Auctioning off land lease rights to the bidder offering the highest amount of annual rent was seen as a way out of his government's financial blues. From then on, successive colonial governments have regarded land auctions and tenders as a cost-efficient and highly effective way of collecting much-needed tax revenue.

By the 50s and 60s, the incessant influx of refugees from Mainland China and the resultant demand for land and housing created a perfect opportunity for several Hong Kong Chinese developers to gorge on agricultural land in the New Territories as well as on Letter Bs. By this time, those shrewd developers had already gained a good insight into the weakness of the high land price policy, that is, that government itself has a vested interest in keeping land prices high for the sake of its own coffers. In other words, they realized that whenever the property market took a dip, government would at once respond by holding back land sales, thus providing a cushion to the market. This meant that the market would easily rebound after a short dip. Hence land hoarding was quite riskless.

On the signing of the Sino-British Joint Declaration in 1984, the psychological effect alone of the announcement of the annual land sale cap of 50 hectares was enough to give rise to a frenzied speculative mood in the flipping of agricultural land, Letter Bs and properties alike.

In the past few decades, under the operation of the high land price policy, we have witnessed the following phenomena.

Against a backdrop of constant keen demand for residential and commercial land in the 70s and 80s, the few developer conglomerates who had earlier been on a land gorging spree (including utility assets) were able to profit exponentially, with their tycoons acquiring world fame in wealth. The effect of their land hoarding is like the situation where bakeries have monopolized the supply of wheat flour and are thus able to manipulate the price of their baked goods. It is especially significant that they hoarded up agricultural land and Letter Bs, as the private hoarding of these has helped to distort the market critically.

While the high land price policy has helped to create a few economic Goliaths, on the other hand, it has caused immense pain to society as a whole.

On the economic level, since a preponderant portion of society's resources and energy have been channeled to the real estate market, Hong Kong's economy base has been narrowing further and further over the past decades, with many previously vibrant industries dying out, leading to a dwindling of job species. In respect of housing, Hong Kong is one of the world's most expensive places to live, while Hong Kongers have had to put up with ever declining quality of accommodation.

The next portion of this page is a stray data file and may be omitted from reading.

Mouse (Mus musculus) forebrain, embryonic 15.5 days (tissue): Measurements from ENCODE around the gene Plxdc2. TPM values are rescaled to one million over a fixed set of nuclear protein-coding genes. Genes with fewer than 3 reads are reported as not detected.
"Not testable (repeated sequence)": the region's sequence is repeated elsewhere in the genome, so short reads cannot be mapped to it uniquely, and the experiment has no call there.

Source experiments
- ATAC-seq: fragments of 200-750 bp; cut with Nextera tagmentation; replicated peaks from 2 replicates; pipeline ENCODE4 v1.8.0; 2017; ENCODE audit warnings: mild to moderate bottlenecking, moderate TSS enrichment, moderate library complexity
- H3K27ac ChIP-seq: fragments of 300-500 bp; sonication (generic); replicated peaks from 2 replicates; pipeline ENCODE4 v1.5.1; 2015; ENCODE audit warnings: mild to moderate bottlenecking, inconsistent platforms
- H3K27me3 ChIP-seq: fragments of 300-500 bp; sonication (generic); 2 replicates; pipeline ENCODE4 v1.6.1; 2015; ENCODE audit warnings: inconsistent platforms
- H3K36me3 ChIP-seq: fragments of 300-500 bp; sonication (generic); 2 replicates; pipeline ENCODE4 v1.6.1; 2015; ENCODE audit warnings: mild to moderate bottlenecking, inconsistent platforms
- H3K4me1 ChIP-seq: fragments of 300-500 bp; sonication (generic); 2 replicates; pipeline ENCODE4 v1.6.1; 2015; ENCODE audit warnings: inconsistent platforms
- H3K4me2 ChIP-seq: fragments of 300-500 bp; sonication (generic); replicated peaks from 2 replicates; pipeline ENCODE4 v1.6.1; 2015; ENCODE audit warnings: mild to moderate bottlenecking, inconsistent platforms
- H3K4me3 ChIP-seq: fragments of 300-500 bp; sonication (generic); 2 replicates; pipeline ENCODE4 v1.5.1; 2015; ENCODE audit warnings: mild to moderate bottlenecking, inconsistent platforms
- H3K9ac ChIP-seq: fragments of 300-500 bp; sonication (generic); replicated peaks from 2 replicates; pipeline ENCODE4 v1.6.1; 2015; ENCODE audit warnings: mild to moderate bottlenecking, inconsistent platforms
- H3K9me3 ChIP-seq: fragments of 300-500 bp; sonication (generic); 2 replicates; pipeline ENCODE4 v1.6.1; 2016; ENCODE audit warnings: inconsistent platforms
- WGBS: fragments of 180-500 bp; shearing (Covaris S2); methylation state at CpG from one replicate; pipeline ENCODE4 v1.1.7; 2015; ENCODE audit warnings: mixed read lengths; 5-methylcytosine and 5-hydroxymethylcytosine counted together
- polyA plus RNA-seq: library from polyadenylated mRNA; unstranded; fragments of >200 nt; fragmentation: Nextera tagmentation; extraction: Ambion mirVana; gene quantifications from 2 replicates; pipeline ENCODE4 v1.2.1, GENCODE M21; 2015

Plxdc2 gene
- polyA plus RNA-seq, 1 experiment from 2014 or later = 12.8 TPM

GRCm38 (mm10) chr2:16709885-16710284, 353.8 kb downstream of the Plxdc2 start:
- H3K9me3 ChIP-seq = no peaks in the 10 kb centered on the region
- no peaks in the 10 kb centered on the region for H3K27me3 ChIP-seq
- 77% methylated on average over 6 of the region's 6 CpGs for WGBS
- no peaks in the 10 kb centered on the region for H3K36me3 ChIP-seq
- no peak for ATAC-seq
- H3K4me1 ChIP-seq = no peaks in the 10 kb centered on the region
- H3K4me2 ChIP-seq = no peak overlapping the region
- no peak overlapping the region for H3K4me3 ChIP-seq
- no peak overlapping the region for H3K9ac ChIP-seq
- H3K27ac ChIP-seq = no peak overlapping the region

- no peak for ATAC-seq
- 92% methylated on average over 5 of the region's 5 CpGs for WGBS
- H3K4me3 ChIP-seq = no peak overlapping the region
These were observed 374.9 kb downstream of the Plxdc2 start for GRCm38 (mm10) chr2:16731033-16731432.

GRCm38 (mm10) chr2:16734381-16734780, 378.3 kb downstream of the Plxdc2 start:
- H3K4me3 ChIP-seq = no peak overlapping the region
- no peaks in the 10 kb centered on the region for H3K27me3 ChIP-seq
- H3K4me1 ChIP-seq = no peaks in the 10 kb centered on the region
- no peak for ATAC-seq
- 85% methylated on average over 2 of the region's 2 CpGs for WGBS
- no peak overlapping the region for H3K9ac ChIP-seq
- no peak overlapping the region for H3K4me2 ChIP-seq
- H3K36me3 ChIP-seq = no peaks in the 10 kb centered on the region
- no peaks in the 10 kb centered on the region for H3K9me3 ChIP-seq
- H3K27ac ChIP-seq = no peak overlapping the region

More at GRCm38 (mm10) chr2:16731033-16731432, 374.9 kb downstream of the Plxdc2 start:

The already dire situation has taken a turn for the worse in the past ten years. The inflow of Mainland capital has been an added impetus in driving an already exuberant property market into uncharted territory. The drastic cut in the supply of residential land and subsidized housing under the Tsang administration has skewed further the overall housing demand/supply imbalance. Many from the low-income group have been forced to live in unsafe sub-divided flats while a lot of middle-class professionals find home-ownership a distant dream. Retail shop rents have recorded explosive growth, with rent increases easily doubling and trebling within short periods of time. Many of our favorite small restaurants and shops have met with their unwarranted demise. Consumer good prices have rocketed along with crazy rent increases. Those who own properties are becoming ever richer, while those who don't are in danger of being decimated.

At present, almost half of government's annual budget income comes from land sales and lease modification and other land- or property-related taxes. Thus, from government's standpoint, keeping the high land price policy intact is not only rational, but downright desirable. But given the daily exacerbation of a plethora of social and economic problems that have arisen directly or indirectly from the policy, is it not time for society to ask a serious question: is the policy one that truly serves the common good?

While on this train of thought, I would like to point out one peculiarity in the handling of the land-related tax revenue, and that is, all land sale income is automatically transferred into a "Capital Works Reserve Fund" each year (this practice dates back to 1982), and this Fund is designated for the exclusive use in infrastructure-related projects. In my view, such a practice not only prevents this vast amount of tax (which is a form of heavy  hidden tax shouldered by all home-owners) from being used flexibly in areas like education, medical services and social welfare, but it actually serves to augment land values further, thus benefiting mostly those land-rich conglomerates. This in fact results in an endless vicious cycle.